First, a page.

# Sunday, 05 October 2003

Over the Boot Penetration

 

The hike on Saturday was awesome. We started at 4am with headlamps and it was cold but beautiful. I had to free climb over a 50’ rock face in the dark without any rope (there were tons footholds-photos will be up soon) and we got to the top of our first summit at about 5:30am in the pitch black. (Thanks to Walter who gave me extra headlamp batteries!) We summited the next peak at about 6:30am where we stayed and watched the sun rise.  This is where things went bad. It started to snow. And snow, and snow, and then rain. Then 30 mph winds. We summited the next peak at about 9am in the pouring rain and had no views and did not even stay on the summit it was so cold and windy. At 11ish we got to the spot where were suppose to meet Dorothy and we were 2 hours late and she left us a not that she had left. This should have been a sign. We summited the 4th peak at about noon, about a full hour behind schedule since it was so difficult to cross the terrain being so wet.

 

By 1:30 we had completed about 18 miles and 4 peaks and called it a day since it had now been raining/snowing for 7 straight hours and by now our gore-tex was failing Ned had stepped in mud so deep that the mud had reached “over the boot penetration”. Anyway, 18 miles, two summits in the dark, 4 peaks total and great conversation on the trail with friends made it an awesome day.

 

Since we finished early, I was able to attend a family gathering in the area for my Grandmother’s 85th Birthday. So it turns out that like everyone in my family reads my blog. (That fact alone is scary.) What is really funny is that they first say that “oh I just stumbled across it, I skimmed it, it is stupid anyway." But then they spent time telling me how I spelled this word wrong on this day and how this entry was stupid, etc. Hummm, I guess they were doing something more than skimming. :) It was great to see everyone.

posted on Sunday, 05 October 2003 14:28:20 (Eastern Daylight Time, UTC-04:00)  #    Comments [20] Trackback
# Thursday, 02 October 2003

It is not often that I am right. I am right so infrequently that I have to draw attention to myself when I am right. This is going to be one of those times.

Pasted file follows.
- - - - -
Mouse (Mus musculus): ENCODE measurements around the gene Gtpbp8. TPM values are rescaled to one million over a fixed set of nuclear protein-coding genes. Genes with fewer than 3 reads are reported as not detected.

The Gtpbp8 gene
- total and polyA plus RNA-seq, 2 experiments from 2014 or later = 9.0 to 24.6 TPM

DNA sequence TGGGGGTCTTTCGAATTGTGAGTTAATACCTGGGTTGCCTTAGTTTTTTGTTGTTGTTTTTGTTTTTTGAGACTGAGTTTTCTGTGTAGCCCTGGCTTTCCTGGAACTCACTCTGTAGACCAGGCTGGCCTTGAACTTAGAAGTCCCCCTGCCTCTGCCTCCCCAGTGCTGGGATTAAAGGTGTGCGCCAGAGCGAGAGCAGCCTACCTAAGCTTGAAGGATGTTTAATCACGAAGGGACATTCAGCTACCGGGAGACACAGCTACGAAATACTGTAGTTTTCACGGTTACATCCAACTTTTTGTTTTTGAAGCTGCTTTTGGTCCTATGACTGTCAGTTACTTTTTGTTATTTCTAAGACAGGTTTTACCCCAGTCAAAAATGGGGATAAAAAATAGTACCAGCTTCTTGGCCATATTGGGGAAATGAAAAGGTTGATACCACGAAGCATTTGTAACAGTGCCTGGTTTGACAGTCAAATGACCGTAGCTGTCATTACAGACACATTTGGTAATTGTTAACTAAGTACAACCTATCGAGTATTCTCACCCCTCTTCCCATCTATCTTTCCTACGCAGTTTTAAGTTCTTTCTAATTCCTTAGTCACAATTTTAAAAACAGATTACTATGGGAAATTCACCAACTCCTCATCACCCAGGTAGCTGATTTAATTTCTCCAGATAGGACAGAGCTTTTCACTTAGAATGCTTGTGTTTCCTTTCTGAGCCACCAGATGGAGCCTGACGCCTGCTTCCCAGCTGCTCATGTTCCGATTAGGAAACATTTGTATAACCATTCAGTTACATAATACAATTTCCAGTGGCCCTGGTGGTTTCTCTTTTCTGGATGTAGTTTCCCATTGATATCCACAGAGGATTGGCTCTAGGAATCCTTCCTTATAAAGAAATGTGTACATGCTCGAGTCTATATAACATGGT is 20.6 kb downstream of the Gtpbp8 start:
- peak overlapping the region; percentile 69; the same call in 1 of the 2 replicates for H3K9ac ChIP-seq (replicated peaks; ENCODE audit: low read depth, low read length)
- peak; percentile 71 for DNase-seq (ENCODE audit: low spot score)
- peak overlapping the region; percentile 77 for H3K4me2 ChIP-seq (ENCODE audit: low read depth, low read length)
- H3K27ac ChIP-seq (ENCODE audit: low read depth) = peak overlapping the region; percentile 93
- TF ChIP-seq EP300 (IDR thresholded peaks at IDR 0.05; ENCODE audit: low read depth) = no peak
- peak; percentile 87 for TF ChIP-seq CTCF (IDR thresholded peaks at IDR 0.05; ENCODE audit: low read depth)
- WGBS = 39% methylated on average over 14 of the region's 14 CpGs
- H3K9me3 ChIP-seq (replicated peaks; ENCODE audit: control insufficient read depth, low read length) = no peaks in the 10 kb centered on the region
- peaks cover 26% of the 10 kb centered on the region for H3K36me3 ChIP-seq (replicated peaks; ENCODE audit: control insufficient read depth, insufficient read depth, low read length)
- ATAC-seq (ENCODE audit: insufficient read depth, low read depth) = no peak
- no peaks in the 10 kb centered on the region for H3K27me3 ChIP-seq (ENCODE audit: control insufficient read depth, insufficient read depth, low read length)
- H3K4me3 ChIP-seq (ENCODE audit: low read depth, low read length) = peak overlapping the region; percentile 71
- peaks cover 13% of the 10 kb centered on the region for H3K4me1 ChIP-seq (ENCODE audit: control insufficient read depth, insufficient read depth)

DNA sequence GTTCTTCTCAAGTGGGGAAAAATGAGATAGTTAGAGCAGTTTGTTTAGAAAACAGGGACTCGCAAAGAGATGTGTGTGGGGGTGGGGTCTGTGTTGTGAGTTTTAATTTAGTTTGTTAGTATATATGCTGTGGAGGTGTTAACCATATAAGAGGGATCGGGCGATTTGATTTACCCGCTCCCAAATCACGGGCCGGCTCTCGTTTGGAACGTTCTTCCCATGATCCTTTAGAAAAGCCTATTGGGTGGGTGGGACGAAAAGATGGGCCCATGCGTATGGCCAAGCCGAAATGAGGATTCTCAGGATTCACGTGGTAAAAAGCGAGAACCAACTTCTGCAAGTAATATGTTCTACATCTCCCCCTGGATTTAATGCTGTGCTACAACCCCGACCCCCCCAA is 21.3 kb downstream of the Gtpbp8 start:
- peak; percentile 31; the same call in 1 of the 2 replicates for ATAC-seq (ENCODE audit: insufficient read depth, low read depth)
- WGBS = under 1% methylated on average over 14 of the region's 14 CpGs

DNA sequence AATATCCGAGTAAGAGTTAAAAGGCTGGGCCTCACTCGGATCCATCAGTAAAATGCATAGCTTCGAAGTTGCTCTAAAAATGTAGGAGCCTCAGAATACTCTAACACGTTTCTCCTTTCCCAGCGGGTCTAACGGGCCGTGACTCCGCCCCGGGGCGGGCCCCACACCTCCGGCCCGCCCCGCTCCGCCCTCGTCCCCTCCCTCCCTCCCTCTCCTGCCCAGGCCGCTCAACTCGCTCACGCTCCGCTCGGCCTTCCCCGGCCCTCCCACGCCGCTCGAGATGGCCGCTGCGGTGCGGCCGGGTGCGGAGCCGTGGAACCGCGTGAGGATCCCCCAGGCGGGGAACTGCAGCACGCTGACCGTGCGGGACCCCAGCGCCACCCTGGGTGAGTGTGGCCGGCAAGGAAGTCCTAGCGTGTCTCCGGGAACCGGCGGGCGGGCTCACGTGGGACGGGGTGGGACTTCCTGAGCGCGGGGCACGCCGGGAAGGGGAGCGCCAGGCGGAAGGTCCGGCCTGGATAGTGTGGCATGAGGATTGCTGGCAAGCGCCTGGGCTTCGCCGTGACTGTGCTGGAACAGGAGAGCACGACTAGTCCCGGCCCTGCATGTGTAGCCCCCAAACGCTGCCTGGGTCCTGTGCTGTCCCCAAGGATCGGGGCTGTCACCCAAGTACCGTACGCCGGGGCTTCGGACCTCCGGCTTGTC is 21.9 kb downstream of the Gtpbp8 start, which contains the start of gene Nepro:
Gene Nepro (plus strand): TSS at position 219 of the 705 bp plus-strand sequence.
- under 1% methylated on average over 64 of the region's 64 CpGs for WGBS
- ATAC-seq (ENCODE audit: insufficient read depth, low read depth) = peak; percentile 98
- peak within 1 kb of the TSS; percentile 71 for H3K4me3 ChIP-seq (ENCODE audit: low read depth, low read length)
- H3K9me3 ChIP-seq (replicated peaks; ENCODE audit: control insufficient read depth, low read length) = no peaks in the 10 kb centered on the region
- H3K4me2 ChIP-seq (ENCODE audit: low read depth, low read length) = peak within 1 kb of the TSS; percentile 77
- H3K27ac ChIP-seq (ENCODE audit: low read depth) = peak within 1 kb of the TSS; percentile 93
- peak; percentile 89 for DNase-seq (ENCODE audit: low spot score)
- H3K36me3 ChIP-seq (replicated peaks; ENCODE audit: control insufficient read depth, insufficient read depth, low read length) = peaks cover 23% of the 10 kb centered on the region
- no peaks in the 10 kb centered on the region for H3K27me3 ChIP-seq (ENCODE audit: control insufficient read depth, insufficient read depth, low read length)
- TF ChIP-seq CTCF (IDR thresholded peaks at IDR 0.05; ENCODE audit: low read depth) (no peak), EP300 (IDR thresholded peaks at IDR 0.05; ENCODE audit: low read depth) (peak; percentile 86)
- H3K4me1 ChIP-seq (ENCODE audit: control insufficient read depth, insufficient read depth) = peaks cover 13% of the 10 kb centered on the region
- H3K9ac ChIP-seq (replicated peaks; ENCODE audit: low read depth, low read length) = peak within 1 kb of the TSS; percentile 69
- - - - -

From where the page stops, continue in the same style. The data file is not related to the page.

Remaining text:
I have been predicting for years that Sun Microsystems is going to go under. (Not that I am bitter or anything about the Microsoft trial.) Yesterday Sun crossed the line from "troubled" to "doomed" and its share price dropped over 15% to prove it. Also Moody's has just about downgraded Sun into the junk-bond category.

This is not good news, I don’t like to see major companies go under, epically ones co-founded by a friend and mentor. I think that the reason why Sun is in such trouble is that they have absolutely no Linux strategy. Also contrary to popular belief, Linux is a threat more to Sun than to Microsoft. Linux is based off Unix and makes it obsolete. Sun sells Unix. Linux runs on low end machines. Sun’s Unix does not.

Sure Sun will truck on with layoffs, restructuring and loans, but it is basically done. The Sun has set. Next stop on the Linux train is Windows, watch out Bill…

 

posted on Thursday, 02 October 2003 17:08:28 (Eastern Daylight Time, UTC-04:00)  #    Comments [2] Trackback
# Wednesday, 01 October 2003

"Only a Day Hike"

 

Saturday my friends and I are doing what Backpacker magazine rates as the hardest day hike in the United States: The Devils Path. The stats:

 

26 miles

7 peaks to summit along the way

18,000’ of elevation gain (up and down)

 

The seven peaks are:

Ste-Annes Peak

West Kill Mountain

Hunter Mountain

Plateau Mountain

Sugarloaf Mountain

Twin Mountain

Indian Head

 

This should be fun.

posted on Wednesday, 01 October 2003 17:10:52 (Eastern Daylight Time, UTC-04:00)  #    Comments [2] Trackback
# Tuesday, 30 September 2003

Debugging DTS Packages

 

You haven’t really experienced sheer hell until you have to debug a DTS package. SQL Server development is something completely different from the traditional 4GL languages like VB and C#, you have to think in rows and columns and joins. A lot of 4GL programmers are forced or simply want to get into writing T/SQL Stored Procedures and realize that it is a whole new ballgame. But one that is easy to master if you put the time in. So a lot of beginning SQL Server programmers who came over from the 4GL side ask me often at conferences, “How do I debug a DTS package?” The answer is “You don’t.” (Oh we are all so spoiled by setting a breakpoint in Visual Studio.)

 

Microsoft has publicly announced some of the new DTS features of Yukon at TechEd in Barcelona and will announce more at the PDC in LA later this month, so I won’t go there and besides Yukon will ship sometime over the rainbow. So let’s start thinking about SQL Server 2000.